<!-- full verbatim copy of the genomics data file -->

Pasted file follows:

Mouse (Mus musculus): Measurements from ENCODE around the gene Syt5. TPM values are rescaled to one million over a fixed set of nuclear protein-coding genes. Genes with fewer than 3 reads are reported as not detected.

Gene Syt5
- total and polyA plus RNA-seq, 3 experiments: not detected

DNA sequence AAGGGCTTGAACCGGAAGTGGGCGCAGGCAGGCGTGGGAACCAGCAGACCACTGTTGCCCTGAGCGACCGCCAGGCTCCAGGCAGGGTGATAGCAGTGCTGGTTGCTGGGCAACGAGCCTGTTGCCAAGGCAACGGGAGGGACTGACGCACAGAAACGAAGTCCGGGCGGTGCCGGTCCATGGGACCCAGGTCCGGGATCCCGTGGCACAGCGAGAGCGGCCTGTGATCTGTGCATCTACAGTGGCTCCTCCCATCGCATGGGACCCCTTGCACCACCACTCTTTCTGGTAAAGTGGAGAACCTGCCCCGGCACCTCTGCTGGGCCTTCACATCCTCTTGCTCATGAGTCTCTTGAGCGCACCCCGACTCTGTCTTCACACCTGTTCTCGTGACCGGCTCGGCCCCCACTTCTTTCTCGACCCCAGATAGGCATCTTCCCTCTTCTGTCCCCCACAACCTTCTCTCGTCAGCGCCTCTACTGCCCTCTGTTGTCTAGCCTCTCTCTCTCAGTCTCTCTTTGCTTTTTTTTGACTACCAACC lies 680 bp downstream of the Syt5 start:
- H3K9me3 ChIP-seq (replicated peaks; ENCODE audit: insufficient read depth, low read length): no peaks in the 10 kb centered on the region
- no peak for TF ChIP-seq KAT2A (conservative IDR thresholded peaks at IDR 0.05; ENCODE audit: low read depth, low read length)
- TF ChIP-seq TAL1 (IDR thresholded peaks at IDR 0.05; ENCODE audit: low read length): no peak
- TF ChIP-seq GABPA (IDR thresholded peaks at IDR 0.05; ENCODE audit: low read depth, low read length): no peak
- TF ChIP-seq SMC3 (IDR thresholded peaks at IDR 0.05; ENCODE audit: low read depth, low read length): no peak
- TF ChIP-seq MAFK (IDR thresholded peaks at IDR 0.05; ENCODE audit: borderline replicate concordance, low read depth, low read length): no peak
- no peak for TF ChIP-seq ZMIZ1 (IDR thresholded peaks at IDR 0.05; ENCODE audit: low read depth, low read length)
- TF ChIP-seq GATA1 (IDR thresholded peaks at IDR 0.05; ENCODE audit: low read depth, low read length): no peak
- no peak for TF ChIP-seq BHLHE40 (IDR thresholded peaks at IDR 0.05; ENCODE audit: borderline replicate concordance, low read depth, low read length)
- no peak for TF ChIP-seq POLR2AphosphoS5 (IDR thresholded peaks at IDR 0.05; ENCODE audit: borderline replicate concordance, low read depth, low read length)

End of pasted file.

Mouse (Mus musculus): Measurements from ENCODE around the gene Syt5. TPM values are rescaled to one million over a fixed set of nuclear protein-coding genes. Genes with fewer than 3 reads are reported as not detected.

Gene Syt5
- total and polyA plus RNA-seq, 3 experiments: not detected

DNA sequence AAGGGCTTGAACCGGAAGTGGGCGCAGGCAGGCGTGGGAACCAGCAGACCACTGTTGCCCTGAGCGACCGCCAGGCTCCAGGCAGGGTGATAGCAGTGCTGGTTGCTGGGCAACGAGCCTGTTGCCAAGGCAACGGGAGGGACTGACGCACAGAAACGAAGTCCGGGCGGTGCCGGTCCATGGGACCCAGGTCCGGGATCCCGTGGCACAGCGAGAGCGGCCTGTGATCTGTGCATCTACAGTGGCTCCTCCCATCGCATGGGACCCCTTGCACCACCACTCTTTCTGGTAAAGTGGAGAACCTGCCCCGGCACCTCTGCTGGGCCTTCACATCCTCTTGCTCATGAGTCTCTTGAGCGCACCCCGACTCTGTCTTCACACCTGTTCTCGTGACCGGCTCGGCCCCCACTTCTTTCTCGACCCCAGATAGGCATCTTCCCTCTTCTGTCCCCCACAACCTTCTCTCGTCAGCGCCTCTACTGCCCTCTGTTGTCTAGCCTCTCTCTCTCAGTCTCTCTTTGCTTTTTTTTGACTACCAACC lies 680 bp downstream of the Syt5 start:
- H3K9me3 ChIP-seq (replicated peaks; ENCODE audit: insufficient read depth, low read length): no peaks in the 10 kb centered on the region
- no peak for TF ChIP-seq KAT2A (conservative IDR thresholded peaks at IDR 0.05; ENCODE audit: low read depth, low read length)
- TF ChIP-seq TAL1 (IDR thresholded peaks at IDR 0.05; ENCODE audit: low read length): no peak
- TF ChIP-seq GABPA (IDR thresholded peaks at IDR 0.05; ENCODE audit: low read depth, low read length): no peak
- TF ChIP-seq SMC3 (IDR thresholded peaks at IDR 0.05; ENCODE audit: low read depth, low read length): no peak
- TF ChIP-seq MAFK (IDR thresholded peaks at IDR 0.05; ENCODE audit: borderline replicate concordance, low read depth, low read length): no peak
- no peak for TF ChIP-seq ZMIZ1 (IDR thresholded peaks at IDR 0.05; ENCODE audit: low read depth, low read length)
- TF ChIP-seq GATA1 (IDR thresholded peaks at IDR 0.05; ENCODE audit: low read depth, low read length): no peak
- no peak for TF ChIP-seq BHLHE40 (IDR thresholded peaks at IDR 0.05; ENCODE audit: borderline replicate concordance, low read depth, low read length)
- no peak for TF ChIP-seq POLR2AphosphoS5 (IDR thresholded peaks at IDR 0.05; ENCODE audit: borderline replicate concordance, low read depth, low read length)